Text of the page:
Next week, government officials and feminists activists from all over the world will come together at the UN High Level Political Forum (HLPF) to evaluate the progress that has been made in achieving the 2030 Agenda for Sustainable Development (2030 Agenda), the most ambitious and comprehensive development agenda ever established. During the HLPF, a wide and diverse group of government and UN officials, academic experts, and civil society activists will share best practices and offer recommendations on how to implement the agenda, examine new and emerging challenges, and show—or not—the political will for meeting the aspirations of the 2030 Agenda. On the agenda is a close look at what governments need to do to meet the Sustainable Development Goals to achieve gender equality and empower all women and girls.
Under Goal 5, the gender equality goal, countries committed to tackling a number of critical issues, including ending child marriage, eliminating violence and discrimination, and ensuring universal access to sexual and reproductive health and reproductive rights. During this HLPF, gender equality should be front and center in the discussions but two factors may stand in the way: lack of data and lack of political will.
First and crucially, we lack gender statistics that can tell us definitively if we are making progress towards Goal 5 and its targets, as well as how women are faring when it comes to meeting other Goals. Without data, we cannot understand progress overall or build the links between gender equality and the other Goals. For example, of 12 of the 17 SDGs, which cover economic, environmental, and social issues, such as achieving gender equality, ending poverty, combatting climate change, and reducing inequalities within and between countries, the Secretary-General’s progress report had no gender-specific data, including on crucial issues that affect women and girls, such as education (Goal 4), water and sanitation (Goal 6), and climate change (Goal 13). In the section measuring progress for Goal 5, data exists for less than half of the official indicators. The upshot is that we’re missing information about discrimination against women and girls, laws and regulations guaranteeing reproductive rights, access to land and economic resources, use of enabling technology, and legislation promoting gender equality.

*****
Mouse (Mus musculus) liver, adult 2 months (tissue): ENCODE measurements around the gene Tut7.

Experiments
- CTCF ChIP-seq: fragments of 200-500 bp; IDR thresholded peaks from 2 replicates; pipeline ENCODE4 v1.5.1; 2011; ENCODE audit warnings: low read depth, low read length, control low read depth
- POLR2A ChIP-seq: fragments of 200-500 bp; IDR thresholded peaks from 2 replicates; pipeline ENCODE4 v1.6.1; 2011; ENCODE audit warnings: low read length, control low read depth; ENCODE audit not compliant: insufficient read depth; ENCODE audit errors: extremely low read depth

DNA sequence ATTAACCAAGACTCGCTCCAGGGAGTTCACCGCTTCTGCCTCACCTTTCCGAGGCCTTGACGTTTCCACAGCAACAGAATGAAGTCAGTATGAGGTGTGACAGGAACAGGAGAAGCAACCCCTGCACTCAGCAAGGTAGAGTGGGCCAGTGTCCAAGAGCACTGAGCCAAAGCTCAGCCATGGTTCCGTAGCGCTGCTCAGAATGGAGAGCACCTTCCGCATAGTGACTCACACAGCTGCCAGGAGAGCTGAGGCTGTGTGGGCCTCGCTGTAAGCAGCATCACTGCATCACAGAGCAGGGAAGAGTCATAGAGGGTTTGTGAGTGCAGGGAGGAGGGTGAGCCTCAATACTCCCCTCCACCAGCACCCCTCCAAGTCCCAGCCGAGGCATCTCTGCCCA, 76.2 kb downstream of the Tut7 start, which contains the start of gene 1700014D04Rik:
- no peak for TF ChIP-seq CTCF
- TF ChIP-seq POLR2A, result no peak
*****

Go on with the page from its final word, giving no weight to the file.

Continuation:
If it is true that we measure what we treasure, what does the lack of gender data tell us about the importance of women and girls?
This brings us to the second critical factor: political will. This year countries and high-level leaders have an opportunity to demonstrate their political commitment to achieving gender equality. In public statements, in events, and in voluntary national reports, governments have a chance to show that they (1) prioritize full gender equality for all women and girls, (2) understand that gender equality is an environmental and economic issue, as well as a social issue, and (3) value the contributions and importance of feminists groups to achieving gender equality. But we’re living in an uncertain time for gender equality and women’s human rights; significant rollbacks of women’s rights and human rights are happening in all regions of the world.
Will our leaders step up in this moment and demonstrate they have the political resolve and leadership to achieve full gender equality? Or, will they make empty promises and then ignore the entrenched social and economic barriers the 2030 Agenda is meant to address? IWHC and women and girls the world over will be watching.
UN Photo/Rick Bajornas